The Heavy Vehicle National Law (HVNL) came into effect in NSW on
10 February 2014 and applies to people who own or operate, or work
with people who own or operate, vehicles of 4.5 tonnes or
The HVNL came about, in part, as a means to minimise the risk of
horrific road tragedies involving heavy vehicles; such as the
crashes involving Lennon's Transport in 2012 at Menangle, which
resulted in three deaths, and in 2013 at Mona Vale, involving
Cootes Transport, which resulted in two deaths and five people
The accident at Mona Vale led to an investigation into the
entire Cootes fleet, which resulted in Cootes, in 2014, being fined
$440,900 by the NSW courts, and $50,250 by the Victorian courts for
hundreds of safety breaches and defect notices.
The driver of the Cootes truck was charged with dangerous
driving occasioning death and grievous bodily harm. The judgment in
relation to those criminal charges was handed down on Friday, 19
February 2016 - the driver was acquitted. The driver had relied on
evidence that his brakes failed on a downhill section of Mona Vale
Road, arguing that the cause of the accident was defective brakes
(which meant that he could not slow down and hence was driving over
the speed limit before the accident), and not dangerous driving.
It seems that this evidence meant that the jury had at least
a reasonable doubt that he was driving dangerously.
The HVNL contains "Chain of Responsibility"
provisions, which render all those within the chain of
responsibility potentially liable for the same incident. Those that
fall within the chain of responsibility include operators,
employers, contractors, consignors, consignees, loading manager,
loader, packer, scheduler and unloaders. For example, each one of
these individuals can be liable for fatigue related offences by the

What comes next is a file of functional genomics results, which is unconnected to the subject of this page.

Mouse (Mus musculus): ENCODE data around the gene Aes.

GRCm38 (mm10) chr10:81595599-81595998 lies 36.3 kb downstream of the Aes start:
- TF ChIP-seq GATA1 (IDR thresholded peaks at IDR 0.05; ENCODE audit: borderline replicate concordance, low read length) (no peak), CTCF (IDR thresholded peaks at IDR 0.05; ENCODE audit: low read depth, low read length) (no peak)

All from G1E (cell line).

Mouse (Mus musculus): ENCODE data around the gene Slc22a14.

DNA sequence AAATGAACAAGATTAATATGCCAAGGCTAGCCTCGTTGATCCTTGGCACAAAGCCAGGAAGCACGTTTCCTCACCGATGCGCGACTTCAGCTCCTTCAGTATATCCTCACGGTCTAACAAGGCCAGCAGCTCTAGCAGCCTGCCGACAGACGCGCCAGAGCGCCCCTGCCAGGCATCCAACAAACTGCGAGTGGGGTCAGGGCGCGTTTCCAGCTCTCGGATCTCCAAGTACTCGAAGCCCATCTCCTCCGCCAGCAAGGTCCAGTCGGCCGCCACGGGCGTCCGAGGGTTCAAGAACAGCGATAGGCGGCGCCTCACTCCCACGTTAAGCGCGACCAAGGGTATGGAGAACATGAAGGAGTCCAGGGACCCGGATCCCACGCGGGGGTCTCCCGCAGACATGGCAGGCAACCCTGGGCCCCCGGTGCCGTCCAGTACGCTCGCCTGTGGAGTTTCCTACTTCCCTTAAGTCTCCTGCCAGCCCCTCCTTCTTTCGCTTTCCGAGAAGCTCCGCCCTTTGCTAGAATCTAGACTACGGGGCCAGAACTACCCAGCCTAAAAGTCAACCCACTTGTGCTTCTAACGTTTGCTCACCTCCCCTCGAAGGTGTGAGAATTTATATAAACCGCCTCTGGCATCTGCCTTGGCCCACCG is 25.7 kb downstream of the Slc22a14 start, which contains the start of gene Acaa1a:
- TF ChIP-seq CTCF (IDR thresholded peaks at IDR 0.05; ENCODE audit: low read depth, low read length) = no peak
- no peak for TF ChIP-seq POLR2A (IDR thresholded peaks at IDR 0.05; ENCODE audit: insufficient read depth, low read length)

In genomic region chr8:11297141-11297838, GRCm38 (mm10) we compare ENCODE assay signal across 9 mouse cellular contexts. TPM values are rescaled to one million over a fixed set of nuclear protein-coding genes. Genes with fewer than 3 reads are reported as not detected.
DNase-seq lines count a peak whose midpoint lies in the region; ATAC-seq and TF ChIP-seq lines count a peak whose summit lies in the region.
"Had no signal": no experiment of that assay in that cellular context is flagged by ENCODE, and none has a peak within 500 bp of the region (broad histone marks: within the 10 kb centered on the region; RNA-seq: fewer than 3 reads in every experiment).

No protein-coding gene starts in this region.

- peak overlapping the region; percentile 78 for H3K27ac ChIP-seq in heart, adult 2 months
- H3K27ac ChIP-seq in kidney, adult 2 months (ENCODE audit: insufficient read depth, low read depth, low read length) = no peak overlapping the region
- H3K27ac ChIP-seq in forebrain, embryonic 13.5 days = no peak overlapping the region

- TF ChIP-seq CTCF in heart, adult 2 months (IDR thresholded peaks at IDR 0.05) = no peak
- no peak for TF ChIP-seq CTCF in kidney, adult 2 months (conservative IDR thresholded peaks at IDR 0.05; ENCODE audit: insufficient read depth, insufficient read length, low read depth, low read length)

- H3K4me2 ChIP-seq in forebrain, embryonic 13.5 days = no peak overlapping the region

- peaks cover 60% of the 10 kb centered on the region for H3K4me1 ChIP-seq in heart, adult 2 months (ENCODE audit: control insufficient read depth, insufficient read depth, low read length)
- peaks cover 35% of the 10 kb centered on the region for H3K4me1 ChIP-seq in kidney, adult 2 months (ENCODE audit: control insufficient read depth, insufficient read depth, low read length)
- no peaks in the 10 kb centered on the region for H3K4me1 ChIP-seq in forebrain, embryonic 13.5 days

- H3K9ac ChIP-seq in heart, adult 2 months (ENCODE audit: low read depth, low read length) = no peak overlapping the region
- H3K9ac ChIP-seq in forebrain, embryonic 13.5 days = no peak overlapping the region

operator/driver, under the HVNL because each individual has the
potential to affect how long the operator is on the road, and
whether or not they are able to take the necessary minimum work
breaks to avoid fatigue.
However, if the individual can show that they didn't know,
and could not reasonably be expected to have known of the
contravention concerned and they took all reasonable steps to
prevent the contravention or there were no steps that could
reasonably be expected to have been taken to prevent it, then they
have what is called the "reasonable steps" defence.
In the case of Cootes, Cootes knew, or should have known, that
there were defects with many of the trucks in their fleet, and with
servicing - drivers had told them of problems with the trucks, and
a proper maintenance program should have picked up problems.
Therefore, steps should have been taken to ensure that the trucks
were completely roadworthy before they allowed them to be
The Cootes case demonstrates that it is important for employers
to identify the risks and hazards in their workplace, and to ensure
that they take all reasonable steps to minimise those risks or
hazards occurring. If you fail to do this, and fail to consider
where in the supply chain you lie, you could be exposing yourself
to liability under the HVNL.
The content of this article is intended to provide a general
guide to the subject matter. Specialist advice should be sought
about your specific circumstances.
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